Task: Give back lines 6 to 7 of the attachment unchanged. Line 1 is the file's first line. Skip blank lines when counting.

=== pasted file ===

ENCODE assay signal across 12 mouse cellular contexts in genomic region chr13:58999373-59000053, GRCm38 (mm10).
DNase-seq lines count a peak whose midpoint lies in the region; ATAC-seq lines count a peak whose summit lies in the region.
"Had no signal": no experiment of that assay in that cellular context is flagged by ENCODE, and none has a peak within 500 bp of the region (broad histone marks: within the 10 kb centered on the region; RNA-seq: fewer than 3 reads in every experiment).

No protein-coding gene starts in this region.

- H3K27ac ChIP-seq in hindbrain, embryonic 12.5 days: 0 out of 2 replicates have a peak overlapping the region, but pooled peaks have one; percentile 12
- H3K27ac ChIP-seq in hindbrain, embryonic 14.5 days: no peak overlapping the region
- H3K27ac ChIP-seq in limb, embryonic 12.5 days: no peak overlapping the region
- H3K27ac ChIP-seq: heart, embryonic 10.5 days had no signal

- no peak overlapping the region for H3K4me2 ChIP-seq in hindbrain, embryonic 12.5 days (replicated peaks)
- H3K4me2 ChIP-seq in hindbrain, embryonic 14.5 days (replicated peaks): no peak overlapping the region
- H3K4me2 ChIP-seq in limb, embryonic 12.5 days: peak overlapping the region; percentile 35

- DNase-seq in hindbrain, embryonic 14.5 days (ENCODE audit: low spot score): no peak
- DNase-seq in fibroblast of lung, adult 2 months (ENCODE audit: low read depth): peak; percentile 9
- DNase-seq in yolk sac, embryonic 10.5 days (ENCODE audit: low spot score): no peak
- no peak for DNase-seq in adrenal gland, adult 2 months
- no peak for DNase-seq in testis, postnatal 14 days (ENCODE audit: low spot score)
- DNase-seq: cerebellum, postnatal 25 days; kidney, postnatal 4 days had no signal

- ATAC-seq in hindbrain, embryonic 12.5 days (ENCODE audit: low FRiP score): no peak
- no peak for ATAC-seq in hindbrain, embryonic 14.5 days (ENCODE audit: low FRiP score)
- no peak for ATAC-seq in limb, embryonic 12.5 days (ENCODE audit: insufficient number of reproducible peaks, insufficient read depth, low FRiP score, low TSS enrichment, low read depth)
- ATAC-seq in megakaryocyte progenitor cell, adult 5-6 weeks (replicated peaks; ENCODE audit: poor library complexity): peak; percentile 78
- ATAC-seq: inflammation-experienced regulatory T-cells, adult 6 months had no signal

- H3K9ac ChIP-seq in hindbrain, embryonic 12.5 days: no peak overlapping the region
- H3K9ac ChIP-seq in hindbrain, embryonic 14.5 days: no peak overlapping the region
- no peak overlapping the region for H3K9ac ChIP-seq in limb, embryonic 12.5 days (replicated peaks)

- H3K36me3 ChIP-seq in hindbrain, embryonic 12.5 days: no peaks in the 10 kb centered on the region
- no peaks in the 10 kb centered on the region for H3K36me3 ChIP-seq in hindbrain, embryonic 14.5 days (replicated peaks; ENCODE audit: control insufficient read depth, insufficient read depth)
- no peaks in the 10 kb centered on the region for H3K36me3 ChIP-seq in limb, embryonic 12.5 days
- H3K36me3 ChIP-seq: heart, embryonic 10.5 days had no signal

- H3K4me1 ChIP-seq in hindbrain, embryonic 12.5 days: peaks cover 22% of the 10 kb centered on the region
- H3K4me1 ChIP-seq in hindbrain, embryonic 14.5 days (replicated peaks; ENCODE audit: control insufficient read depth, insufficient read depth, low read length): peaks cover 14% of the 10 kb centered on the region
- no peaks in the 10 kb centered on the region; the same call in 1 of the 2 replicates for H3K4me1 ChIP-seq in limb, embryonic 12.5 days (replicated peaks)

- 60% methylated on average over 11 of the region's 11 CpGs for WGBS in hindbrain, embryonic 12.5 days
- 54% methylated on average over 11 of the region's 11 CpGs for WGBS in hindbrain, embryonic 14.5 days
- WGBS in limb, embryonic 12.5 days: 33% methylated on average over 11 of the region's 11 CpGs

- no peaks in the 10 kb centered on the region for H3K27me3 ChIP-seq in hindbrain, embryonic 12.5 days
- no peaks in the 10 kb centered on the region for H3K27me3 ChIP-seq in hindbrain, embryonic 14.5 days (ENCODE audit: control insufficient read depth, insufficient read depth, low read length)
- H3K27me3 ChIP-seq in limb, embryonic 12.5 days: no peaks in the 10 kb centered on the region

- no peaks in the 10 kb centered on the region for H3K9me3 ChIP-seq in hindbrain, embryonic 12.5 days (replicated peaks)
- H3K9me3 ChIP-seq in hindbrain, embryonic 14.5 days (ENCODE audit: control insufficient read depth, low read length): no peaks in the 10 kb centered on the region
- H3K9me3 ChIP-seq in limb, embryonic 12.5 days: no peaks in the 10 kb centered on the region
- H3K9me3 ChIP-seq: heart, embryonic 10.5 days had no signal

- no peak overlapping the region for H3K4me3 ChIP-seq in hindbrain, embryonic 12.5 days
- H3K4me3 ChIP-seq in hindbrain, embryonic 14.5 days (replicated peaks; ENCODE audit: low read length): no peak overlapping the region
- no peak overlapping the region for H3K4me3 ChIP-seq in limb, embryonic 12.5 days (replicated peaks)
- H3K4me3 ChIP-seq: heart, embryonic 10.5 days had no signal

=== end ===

- H3K27ac ChIP-seq in hindbrain, embryonic 14.5 days: no peak overlapping the region
- H3K27ac ChIP-seq in limb, embryonic 12.5 days: no peak overlapping the region